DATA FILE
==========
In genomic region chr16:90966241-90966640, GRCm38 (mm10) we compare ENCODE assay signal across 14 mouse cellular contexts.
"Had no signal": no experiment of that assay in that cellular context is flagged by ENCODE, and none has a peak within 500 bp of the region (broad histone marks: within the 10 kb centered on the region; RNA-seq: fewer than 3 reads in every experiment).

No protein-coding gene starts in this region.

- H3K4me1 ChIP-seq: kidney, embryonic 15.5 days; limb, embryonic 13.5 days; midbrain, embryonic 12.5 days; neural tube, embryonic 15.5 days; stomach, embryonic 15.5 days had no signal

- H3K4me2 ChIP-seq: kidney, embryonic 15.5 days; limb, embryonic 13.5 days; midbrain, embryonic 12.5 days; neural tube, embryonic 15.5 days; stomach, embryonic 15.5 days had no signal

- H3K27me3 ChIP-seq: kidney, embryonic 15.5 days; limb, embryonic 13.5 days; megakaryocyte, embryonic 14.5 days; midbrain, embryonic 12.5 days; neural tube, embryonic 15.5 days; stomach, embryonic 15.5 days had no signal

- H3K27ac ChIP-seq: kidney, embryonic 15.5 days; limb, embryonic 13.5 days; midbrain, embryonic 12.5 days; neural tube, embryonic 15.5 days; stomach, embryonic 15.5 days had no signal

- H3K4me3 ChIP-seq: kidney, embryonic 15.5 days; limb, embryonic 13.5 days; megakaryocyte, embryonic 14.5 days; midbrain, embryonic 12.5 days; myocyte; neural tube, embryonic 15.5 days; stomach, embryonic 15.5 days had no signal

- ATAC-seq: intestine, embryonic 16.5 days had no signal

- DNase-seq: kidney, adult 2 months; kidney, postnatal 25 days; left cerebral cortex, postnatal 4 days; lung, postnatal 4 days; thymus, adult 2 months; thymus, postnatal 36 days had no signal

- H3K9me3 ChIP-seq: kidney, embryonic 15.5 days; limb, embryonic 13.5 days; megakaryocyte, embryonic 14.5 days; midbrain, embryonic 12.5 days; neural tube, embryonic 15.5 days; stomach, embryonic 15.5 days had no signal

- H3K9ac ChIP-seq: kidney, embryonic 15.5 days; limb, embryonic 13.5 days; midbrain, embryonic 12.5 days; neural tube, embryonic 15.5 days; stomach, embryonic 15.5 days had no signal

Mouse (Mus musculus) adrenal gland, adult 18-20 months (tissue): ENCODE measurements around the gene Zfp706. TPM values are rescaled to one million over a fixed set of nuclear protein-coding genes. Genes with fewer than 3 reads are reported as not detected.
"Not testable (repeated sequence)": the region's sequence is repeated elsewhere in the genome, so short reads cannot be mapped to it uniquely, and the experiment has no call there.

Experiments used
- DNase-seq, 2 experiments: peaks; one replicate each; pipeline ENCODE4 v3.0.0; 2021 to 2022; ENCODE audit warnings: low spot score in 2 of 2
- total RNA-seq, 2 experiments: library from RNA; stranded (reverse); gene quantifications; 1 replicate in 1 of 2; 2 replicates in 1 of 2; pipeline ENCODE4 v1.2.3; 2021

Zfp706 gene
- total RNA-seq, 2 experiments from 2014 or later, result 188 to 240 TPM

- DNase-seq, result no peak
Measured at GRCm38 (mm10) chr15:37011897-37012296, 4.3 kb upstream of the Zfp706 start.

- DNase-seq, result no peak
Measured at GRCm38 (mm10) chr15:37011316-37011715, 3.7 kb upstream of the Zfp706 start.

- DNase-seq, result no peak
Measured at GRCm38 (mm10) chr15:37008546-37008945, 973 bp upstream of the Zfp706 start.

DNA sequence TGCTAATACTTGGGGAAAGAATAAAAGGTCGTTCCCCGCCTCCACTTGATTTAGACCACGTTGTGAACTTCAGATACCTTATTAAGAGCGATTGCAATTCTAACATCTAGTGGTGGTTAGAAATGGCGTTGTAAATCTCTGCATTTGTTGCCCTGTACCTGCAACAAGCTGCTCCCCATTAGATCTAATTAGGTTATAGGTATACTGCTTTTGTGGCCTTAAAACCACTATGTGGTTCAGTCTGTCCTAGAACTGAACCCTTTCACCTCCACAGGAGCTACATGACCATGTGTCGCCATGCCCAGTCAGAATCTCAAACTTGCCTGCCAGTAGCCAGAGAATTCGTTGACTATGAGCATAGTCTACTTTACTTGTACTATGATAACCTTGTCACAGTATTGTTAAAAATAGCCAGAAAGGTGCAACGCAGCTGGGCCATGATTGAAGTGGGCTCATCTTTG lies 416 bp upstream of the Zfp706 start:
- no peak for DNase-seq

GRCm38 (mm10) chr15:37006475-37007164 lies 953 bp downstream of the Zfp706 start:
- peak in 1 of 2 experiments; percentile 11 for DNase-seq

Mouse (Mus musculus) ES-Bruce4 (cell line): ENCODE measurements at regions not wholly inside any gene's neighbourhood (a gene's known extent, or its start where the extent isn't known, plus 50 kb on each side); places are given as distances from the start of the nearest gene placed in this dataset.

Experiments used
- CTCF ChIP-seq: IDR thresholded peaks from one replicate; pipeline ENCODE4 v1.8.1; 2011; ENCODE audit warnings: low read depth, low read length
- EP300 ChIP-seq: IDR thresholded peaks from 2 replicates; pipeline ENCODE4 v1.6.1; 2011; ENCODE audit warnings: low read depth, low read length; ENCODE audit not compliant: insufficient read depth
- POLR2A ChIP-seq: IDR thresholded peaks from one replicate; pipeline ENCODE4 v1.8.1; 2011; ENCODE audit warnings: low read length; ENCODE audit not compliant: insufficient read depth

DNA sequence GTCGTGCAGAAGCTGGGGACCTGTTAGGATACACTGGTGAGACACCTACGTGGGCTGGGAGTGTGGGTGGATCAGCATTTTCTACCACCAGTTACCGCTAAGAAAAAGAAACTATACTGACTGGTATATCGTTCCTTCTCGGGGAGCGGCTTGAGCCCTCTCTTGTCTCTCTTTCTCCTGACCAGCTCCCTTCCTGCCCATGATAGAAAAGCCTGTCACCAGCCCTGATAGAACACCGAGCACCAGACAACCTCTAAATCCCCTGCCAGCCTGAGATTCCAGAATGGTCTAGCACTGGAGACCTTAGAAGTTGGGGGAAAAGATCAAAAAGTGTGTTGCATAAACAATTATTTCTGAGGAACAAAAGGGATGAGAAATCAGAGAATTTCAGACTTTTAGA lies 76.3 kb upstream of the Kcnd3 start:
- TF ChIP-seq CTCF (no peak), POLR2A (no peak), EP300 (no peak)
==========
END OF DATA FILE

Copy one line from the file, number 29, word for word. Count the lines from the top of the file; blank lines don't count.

- peak in 1 of 2 experiments; percentile 11 for DNase-seq